Opera ballet

The Paris Opera Ballet at the David H. Koch Theater

The Paris Opera Ballet opened its New York season on Wednesday with an entirely French program. Each of his three ballets had music by a French composer, and each was created by a French choreographer. Serge Lifar (“Suite en Blanc”), although Ukrainian by birth, was for decades the ballet master and star dancer of the Paris Opera Ballet. Maurice Béjart (“Bolero”), although he spent much of his career in Belgium and Switzerland, was a Frenchman adored in France. And Roland Petit (“L’Arlésienne”), despite an international career, has always returned to France. The three choreographers, now deceased, were celebrated in their time; the three ballets are in the repertoire of several companies.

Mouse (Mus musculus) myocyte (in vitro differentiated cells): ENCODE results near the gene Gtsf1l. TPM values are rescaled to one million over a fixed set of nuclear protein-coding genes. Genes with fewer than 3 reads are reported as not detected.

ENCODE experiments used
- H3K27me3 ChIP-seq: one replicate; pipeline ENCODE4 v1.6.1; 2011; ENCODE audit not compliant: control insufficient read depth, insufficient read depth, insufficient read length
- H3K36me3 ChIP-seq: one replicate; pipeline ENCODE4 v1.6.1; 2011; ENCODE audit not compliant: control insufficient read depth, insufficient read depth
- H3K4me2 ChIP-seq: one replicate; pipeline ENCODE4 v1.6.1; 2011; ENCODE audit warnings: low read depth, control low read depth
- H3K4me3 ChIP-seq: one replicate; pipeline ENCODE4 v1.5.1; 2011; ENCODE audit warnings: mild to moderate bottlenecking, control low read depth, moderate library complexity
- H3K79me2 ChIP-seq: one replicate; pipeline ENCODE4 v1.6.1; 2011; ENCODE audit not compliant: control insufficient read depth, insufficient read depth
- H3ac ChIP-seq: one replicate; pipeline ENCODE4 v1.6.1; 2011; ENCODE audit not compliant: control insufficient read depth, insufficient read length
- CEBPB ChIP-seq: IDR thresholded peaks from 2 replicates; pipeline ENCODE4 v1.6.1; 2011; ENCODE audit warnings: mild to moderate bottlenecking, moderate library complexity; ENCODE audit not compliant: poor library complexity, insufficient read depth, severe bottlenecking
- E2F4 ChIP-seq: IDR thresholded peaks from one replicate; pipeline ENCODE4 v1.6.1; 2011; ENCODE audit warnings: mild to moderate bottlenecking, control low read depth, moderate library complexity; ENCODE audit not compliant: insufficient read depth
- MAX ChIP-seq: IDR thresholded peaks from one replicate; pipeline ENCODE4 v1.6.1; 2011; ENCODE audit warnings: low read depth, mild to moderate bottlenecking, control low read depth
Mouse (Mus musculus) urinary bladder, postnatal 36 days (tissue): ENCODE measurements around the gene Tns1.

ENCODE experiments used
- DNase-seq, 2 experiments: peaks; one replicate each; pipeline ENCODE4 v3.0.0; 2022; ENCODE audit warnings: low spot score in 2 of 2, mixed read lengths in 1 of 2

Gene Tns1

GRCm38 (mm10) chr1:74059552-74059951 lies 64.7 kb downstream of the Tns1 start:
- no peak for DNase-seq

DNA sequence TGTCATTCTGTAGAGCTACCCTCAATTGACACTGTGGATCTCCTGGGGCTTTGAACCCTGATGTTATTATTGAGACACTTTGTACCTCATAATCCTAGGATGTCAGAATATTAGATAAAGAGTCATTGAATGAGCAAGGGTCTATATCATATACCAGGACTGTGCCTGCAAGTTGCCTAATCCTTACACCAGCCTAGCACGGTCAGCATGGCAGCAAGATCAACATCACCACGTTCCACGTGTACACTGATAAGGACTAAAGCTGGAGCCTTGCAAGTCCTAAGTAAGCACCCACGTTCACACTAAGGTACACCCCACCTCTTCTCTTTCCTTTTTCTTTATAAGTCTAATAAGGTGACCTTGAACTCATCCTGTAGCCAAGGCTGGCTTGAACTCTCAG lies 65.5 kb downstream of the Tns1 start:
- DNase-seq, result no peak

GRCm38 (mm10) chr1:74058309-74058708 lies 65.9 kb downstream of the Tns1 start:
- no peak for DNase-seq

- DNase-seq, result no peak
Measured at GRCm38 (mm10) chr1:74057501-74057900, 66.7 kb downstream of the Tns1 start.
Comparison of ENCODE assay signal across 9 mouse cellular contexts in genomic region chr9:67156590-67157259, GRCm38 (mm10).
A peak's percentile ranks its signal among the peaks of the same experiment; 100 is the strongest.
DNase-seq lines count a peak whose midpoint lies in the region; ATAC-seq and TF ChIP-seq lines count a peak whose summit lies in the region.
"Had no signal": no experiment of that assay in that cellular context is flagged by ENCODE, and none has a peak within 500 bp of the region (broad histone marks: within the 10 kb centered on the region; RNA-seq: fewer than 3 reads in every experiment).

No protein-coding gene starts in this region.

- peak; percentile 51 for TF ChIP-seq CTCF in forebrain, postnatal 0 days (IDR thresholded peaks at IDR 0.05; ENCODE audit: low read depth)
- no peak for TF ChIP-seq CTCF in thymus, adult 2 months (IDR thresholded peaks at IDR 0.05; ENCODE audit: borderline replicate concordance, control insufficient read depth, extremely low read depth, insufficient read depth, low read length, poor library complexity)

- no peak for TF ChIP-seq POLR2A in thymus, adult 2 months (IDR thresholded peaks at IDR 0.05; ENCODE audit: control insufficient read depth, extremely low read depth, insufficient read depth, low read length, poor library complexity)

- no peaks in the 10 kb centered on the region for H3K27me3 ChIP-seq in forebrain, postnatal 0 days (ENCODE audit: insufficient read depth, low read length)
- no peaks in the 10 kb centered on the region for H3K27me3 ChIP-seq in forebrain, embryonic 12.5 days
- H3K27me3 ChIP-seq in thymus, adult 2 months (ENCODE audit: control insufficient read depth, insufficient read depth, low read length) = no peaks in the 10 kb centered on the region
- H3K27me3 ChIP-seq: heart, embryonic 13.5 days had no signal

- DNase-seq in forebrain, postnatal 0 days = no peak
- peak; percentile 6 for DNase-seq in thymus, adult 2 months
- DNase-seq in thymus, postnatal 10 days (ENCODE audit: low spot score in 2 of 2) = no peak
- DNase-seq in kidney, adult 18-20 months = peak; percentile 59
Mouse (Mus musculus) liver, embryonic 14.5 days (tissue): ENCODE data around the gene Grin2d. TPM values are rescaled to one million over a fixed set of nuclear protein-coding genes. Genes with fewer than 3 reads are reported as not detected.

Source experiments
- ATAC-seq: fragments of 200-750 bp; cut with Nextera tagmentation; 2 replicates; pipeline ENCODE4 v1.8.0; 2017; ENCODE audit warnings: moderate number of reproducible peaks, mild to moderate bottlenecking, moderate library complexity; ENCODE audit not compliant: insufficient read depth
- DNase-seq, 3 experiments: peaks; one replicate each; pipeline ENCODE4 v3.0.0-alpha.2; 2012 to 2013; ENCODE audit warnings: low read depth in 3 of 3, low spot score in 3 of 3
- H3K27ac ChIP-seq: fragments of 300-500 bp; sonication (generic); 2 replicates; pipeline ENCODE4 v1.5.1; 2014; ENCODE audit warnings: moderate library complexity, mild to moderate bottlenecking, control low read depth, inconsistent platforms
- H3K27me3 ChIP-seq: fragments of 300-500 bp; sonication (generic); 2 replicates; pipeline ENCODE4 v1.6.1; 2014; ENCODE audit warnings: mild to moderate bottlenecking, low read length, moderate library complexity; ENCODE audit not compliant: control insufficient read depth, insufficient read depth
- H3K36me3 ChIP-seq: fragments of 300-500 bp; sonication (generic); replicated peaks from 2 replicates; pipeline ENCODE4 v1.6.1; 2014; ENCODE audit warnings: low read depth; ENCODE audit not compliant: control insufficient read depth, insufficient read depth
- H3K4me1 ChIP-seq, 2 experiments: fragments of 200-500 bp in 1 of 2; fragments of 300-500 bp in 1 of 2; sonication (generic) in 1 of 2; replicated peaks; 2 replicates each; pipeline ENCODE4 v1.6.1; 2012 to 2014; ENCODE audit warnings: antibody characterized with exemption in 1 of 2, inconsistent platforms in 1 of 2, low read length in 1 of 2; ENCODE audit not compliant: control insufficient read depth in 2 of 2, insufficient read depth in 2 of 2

By staging Ravel’s “Bolero” and the music of the suites “Namouna” by Lalo and “L’Arlésienne” by Bizet, this triple program is a tribute to the magnificent sounds, melodies and rhythms of French music. However, the choreography is problematic.

The history of the arts in Paris is that of right bank orthodoxy against left bank experimentation, of the academy against the avant-garde. What is remarkable, however, is that many of the greatest works of French art were made with intense awareness on both sides, by radical traditionalists and experimental curators. Rarely have we come across art as thoroughly Right Bank as Lifar’s “Suite en Blanc” (1943).